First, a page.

During the war a bitter struggle was waged between two anti-Nazi forces, the Chetniks and the Communsit partisans under Tito. The defeat of the royalist and Serb nationalist forces, known collectively as the Chetniks, resulted from chronic disunity as well as their lacking appeal to non-Serbs. By contrast, their great rivals, Tito's Communists and the partisan movement they led, realized that they had to appear as a broader patriotic movement in order to acquire and retain the support of non-communist followers, all the while focused on establishing communist rule in postwar Yugoslavia. The Chetniks and their nominal leader, Mihailović, had been the first to take up the insurgency against the Axis occupiers. But they never developed either an effective central command structure or an ideological appeal that could transcend the boundaries of nationality, and thereby attract non-Serbs to their cause in significant numbers, even though they enjoyed official legitimacy for much of the war. In some regions there was a high degree of passive and sometimes even active cooperation of Chetnik forces—and others as well—with the Axis occupiers and their regional satrapies, such as "Serbian Residual State." The facts and perception of resistance and collaboration proved decisive not only to the military and diplomatic course of the war but also to the history of postwar Yugoslavia.[5]

All parties assumed—falsely—that sooner or later the Allies would invade. Many optimistic plans were based on the assumption of Western Allied support, and on its magical power to put everything right. Historians are unsure why there was such universal faith among all parties in Allied invasion or intervention. Was it Nazi disinformation? Faulty intelligence? Wishful thinking? Or a combination of all three? Meanwhile, there was an exiled royal government in London sponsored by Churchill. Besides receiving British aid, Mihailović served as war minister of the royalist government and chief of Supreme Command Staff in the homeland. But the Allies, the exiled government, and even young King Peter II eventually concluded (not without reason) that the Communist partisans were the only ones effectively resisting the Axis and transferred their support to Tito during 1944.

Insurgents in Yugoslavia caused the Nazis more trouble than in any other country with the exceptions of the Soviet Union.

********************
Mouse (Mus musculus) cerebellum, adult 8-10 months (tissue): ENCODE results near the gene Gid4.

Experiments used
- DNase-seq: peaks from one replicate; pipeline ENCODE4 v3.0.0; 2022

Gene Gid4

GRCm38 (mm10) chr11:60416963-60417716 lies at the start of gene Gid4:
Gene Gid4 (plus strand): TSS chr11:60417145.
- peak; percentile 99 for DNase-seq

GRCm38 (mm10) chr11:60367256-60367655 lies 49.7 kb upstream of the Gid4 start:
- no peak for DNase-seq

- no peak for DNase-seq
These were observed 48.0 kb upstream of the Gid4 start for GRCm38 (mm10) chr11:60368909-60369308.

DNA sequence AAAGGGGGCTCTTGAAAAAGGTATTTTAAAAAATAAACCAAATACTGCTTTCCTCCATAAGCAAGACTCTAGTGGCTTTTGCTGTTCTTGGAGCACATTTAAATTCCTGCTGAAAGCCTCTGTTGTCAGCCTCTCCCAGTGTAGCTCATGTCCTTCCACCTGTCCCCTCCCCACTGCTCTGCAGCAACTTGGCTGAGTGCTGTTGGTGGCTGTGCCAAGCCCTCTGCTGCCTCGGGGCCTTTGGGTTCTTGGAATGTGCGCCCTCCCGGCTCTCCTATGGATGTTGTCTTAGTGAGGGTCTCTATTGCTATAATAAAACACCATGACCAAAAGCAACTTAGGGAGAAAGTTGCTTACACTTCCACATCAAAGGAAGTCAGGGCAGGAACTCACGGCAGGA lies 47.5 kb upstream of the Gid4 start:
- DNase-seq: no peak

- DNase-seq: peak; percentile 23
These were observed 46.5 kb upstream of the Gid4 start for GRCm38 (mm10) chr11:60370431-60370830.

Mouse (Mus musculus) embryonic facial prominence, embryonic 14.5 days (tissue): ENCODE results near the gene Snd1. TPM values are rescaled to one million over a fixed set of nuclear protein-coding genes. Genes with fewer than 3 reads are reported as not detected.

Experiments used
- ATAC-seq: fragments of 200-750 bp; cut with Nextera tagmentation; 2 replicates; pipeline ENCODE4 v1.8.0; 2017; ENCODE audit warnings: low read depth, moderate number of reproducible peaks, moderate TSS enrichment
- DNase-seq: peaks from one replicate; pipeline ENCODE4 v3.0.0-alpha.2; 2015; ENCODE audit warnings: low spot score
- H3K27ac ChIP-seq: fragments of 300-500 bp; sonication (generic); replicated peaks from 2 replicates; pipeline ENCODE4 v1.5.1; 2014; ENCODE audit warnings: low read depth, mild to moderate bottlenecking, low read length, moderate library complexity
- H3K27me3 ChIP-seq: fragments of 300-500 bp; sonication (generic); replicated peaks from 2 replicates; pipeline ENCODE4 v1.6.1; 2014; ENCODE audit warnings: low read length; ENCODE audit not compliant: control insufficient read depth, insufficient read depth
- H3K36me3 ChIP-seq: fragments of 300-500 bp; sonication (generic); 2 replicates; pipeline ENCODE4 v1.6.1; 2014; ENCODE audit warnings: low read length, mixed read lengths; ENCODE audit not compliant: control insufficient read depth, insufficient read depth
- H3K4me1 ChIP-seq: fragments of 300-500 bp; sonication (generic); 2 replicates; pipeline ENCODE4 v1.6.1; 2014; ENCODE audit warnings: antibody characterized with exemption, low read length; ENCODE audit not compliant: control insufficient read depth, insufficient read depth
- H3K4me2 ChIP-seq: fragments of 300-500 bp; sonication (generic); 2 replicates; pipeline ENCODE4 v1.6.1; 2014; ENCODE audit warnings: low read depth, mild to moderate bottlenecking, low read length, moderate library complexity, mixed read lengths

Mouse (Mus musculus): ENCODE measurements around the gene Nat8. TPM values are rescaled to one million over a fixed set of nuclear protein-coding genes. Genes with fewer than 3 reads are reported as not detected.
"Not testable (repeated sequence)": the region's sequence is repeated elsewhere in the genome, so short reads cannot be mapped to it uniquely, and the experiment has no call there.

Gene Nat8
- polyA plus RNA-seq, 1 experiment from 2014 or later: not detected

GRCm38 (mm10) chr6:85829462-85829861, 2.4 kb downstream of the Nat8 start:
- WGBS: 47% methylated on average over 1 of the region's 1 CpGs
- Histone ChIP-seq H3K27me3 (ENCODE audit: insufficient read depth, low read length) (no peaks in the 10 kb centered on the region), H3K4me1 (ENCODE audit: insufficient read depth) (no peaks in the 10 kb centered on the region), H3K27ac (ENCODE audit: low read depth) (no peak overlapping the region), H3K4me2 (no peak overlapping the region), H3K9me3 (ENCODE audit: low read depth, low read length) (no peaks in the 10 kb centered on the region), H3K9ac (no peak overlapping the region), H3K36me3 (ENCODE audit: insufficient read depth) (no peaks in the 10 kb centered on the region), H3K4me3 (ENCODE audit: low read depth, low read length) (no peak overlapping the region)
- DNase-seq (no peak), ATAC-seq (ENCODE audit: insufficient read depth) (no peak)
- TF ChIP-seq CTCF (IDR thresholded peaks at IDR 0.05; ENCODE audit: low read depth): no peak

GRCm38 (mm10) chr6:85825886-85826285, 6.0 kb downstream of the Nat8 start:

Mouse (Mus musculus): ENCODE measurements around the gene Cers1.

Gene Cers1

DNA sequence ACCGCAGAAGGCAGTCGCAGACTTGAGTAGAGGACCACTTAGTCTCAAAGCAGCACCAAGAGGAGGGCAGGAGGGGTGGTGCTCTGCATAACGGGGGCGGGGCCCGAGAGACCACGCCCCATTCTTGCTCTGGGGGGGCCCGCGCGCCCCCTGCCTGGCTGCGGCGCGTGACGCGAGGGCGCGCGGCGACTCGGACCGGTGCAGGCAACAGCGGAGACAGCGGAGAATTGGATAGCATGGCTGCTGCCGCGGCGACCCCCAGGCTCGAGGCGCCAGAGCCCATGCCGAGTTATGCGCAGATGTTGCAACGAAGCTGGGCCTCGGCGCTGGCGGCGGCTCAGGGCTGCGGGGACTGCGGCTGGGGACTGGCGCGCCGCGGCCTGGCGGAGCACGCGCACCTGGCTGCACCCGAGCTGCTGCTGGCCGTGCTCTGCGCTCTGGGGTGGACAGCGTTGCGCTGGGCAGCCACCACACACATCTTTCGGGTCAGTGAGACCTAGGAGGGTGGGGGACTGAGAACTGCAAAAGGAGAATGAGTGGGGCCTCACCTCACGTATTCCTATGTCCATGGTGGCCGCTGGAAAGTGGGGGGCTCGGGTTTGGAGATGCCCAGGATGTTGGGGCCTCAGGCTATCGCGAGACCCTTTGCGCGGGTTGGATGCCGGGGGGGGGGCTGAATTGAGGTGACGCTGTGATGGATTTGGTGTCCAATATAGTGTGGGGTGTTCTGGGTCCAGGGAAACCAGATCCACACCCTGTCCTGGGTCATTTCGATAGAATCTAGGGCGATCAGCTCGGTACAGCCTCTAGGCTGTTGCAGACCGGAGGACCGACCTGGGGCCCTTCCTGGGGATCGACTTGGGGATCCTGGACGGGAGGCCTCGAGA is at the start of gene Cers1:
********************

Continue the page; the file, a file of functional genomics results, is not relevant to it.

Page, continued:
Cold War

Tito was the new leader of a reunited Yugoslavia. In 1949, he broke with the Soviet Union and adopted a policy of armed neutrality in the Cold War between the Soviet Union and the United States. The U.S. provided large amounts of military equipment. Yugoslavia prospered considerably from this policy and was able to trade on favorable terms with both superpowers and their economic blocs. Shortly after Tito's death in 1980, the state industrial ministry began marketing the last new European car brand, the Yugo, to the United States. The Yugo suffered, however, from the same quality deficiencies as the state-made cars of other communist countries and never caught on.


In 1991-1992 the internal republics comprising the country of Yugoslavia divided up and became five separate countries: Bosnia and Herzegovina, Croatia, Macedonia, Slovenia, and Yugoslavia (Serbia and Montenegro). In 2006 Montenegro became independent and in 2008 even Kosovo, a former province of Serbia, declared its independence.

It was said at the time that only Tito could have held the fractious nation together, although the monarchy had also managed tolerably well prior to the Nazi invasion.

Serbia and Montenegro both claim to be the successor country to the former Yugoslavia so each use the name "Yugoslavia."


  1. The Atlantic Conference : Resolution of September 24, 1941.
  2. Declaration by United Nations, January 1, 1942, U.S. Department of State Bulletin, vol. VI, p. 3.
  3. Matteo J. Milazzo, The Chetnik Movement and the Yugoslav Resistance. (1975); Jozo Tomasevich, The Chetniks: War and Revolution in Yugoslavia, 1941-1945 (1975)
  4. Walter R. Roberts, Tito, Mihailovich, and the Allies, 1941-1945 (1973) online edition
  5. Walter R. Roberts, Tito, Mihailović, and the allies, 1941-1945‎, (1987) excerpt and text search

Further reading

  • Banac, Ivo. With Stalin against Tito: Cominformist Splits in Yugoslav Communism. (1989). 294 pp.
  • Bennett, Christopher. Yugoslavia's Bloody Collapse: Causes, Course, and Consequences. (1995). 253 pp.
  • Djordjevic, Dimitrije, ed. The Creation of Yugoslavia, 1914-1918. (1980). 228 pp.
  • Gapinski, James H. The Economic Structure and Failure of Yugoslavia. (1993). 212 pp.
  • Hehn, Paul N. The German Struggle Against Yugoslav Guerrillas in World War II: German Counter-Insurgency in Yugoslavia, 1941-1943. (1979). 153 pp.
  • Jelavich, Barbara. History of the Balkans: Twentieth century‎ (1983) 476 pages excerpt and text search
  • Judah, Timothy. The Serbs: History, Myth and the Destruction of Yugoslavia. (1997). 347 pp.
  • Lane, Ann. Britain, the Cold War and Yugoslav Unity, 1941-1949. (1996). 220 pp.
  • Larson, David L. United States Foreign Policy Toward Yugoslavia, 1943-1963. (1979). 380 pp.
  • Magas, Branka. The Destruction of Yugoslavia: Tracking Yugoslavia's Break-Up, 1980-92. (1993). 384 pp.
  • Pavlowitch, Stevan K. Hitler's New Disorder: The Second World War in Yugoslavia. (2008). 352pp
  • Ramet, Sabrina Petra. Balkan Babel: Politics, Culture, and Religion in Yugoslavia. (1992). 230 pp.
  • Roberts, Walter R. Tito, Mihailovich, and the Allies, 1941-1945 (1973) online edition
  • Silber, Laura and Little, Alan. Yugoslavia: Death of a Nation. (1996). 306 pp.
  • Singleton, Fred. A Short History of the Yugoslav Peoples. (1985). 309 pp.
  • Vucinich, Wayne S., ed. At the Brink of War and Peace: The Tito-Stalin Split in a Historic Perspective. (1982). 341 pp.
  • West, Richard. Tito and the Rise and Fall of Yugoslavia. (1995). 448 pp.
  • Wheeler, Mark C. Britain and the War for Yugoslavia, 1940-1943. (1980). 351 pp.
  • Woodward, Susan L. Balkan Tragedy: Chaos and Dissolution after the Cold War. (1995). 536 pp.
  • Woodward, Susan L. Socialist Unemployment: The Political Economy of Yugoslavia, 1945-1990. (1995). 443 pp.